But this isn't how things are supposed to be right now. This was not part of the plan. I'm not supposed to be at the park at 8:15 AM pushing Eli on the swings. I'm supposed to be rushing home from Isaac's school, pulling a crying baby out of the car seat to feed her and put her down for a nap.

I feel like I'm being untrue to Eli and untrue to Laila. If I appreciate him fully and all the time I have with him, I feel untrue to her and if I mourn her absence then I'm being untrue to him. I know Laila would want me to be happy and to be the best mother possible to Eli and I am trying. I hope one day when he grows up and reads this he will say, "I had no idea mom felt like this. All I knew is that she loved her time with me and we had so much fun together."

I'm not sure why I was doing this but I was trying to find someone who understood what I was feeling and I did a search on the internet, trying to find a blog or something to read that described my feelings. Instead, my search led me to a video on youtube of a baby who died of SIDS. The creator of the video had written things like, "This is unfair. We don't deserve this pain."

I had to stop the video early because I realized that she didn't feel the way I did, she didn't understand what I understand. I felt so much pain for her because I realize her pain is worse than mine. We do deserve this pain because we chose this pain. Life is fair because we are promised everything will be made up to us. We chose to be tested, we chose to accept what God would give us. Right now I wish this wasn't the trial God thought I needed in my life but, it is, and I'm willing to accept it.

In the meantime, I'm trying to trudge through the hard days, hoping for more easy ones, and enjoying the time I get with Eli. I'm telling myself that Laila wants me to spend time with Eli, free from guilt that I'm truly enjoying myself.


Katie said...

Since I was in high school, I have lost several family members (grandparents, aunt and uncle, favorite cousin). Even though none of them is near to the parent/child bond, I still had the same feeling with each one--like I was betraying them if I was happy. Or like people would think that I didn't love the lost person enough if I wasn't going around in sackcloth and ashes. You are right, though--she WOULD want you to be happy. Experiencing joy isn't a betrayal. And no one will ever question that you don't ache for her--they will just rejoice that you are still able to feel that joy over your other children.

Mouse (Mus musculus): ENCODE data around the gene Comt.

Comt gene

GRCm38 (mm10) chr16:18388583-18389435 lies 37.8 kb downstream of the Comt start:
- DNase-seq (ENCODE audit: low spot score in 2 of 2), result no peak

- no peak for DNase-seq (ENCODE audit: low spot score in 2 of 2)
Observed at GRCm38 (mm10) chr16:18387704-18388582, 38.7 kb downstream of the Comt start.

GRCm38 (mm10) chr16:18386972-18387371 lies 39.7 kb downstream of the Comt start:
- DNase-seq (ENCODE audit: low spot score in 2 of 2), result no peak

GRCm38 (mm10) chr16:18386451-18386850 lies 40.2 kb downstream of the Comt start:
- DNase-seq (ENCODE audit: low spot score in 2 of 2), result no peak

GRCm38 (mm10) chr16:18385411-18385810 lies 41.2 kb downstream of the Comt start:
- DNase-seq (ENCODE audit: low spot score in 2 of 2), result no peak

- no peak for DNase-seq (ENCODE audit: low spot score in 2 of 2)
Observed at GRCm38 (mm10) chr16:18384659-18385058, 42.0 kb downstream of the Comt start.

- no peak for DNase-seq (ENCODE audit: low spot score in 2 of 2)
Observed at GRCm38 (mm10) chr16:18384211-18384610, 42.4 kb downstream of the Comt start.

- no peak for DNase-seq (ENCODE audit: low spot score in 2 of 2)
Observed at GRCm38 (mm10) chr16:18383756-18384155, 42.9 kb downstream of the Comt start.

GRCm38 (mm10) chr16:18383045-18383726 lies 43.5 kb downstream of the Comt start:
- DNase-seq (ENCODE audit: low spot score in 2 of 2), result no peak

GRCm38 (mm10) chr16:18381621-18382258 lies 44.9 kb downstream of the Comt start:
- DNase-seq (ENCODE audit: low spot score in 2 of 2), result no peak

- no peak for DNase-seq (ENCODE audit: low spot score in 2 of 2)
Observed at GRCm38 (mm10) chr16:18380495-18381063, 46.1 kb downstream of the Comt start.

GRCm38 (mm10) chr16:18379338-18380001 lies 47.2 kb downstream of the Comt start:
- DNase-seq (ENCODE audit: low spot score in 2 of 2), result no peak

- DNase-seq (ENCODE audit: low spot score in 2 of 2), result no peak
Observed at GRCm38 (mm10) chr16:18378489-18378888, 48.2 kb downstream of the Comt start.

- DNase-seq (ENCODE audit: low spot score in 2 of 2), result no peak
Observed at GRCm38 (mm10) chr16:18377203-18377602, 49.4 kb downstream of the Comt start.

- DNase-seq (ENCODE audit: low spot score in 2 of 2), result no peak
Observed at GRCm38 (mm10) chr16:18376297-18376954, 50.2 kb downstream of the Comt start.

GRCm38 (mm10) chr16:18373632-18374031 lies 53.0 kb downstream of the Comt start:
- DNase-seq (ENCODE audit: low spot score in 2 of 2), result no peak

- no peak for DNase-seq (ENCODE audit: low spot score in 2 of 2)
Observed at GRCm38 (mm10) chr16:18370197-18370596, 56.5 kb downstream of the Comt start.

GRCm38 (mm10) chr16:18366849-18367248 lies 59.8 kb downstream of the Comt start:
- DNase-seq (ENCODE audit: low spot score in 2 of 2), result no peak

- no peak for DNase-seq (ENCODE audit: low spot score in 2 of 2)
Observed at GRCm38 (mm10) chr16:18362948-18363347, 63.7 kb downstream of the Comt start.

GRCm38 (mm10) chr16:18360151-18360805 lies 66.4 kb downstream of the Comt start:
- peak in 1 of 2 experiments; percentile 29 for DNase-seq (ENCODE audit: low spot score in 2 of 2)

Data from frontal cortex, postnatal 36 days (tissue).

I watched my aunt in the years following the death of her only child. She didn't have the comfort of the gospel, and I spent years fearing that we would lose her to her grief. You are so blessed to have that knowledge that Laila will be yours for eternity. I know that doesn't take away the pain of the here and now, though.

Embrace the joy when you can, and don't feel guilty. Just tell yourself that those moments are the direct answer to the prayers of all of your friends and family who love you so much and wish we could take the pain away.

The Duke said...

I remember how surprised I was at a funeral of one of my relatives as I watched their children talking and laughing together at the luncheon. The tears had stopped flowing (for the moment) and they seemed to enjoy each other's company. I wondered how they could smile and laugh so quickly after the death. I still wonder how that works, but it does. It happened with my own family when my mother died. I have watched it over and over since then and am always amazed at the emotional ability of the body and soul to find a place of peace and joy as well as it does.
When I come out on Wednesday, I am bringing with me some letters from friends who have lost babies and I see a definite pattern although the time frames are all different and unique for each family. Your grief is following that pattern as well as your feelings of betrayal or guilt. It's natural and, I would say, expected.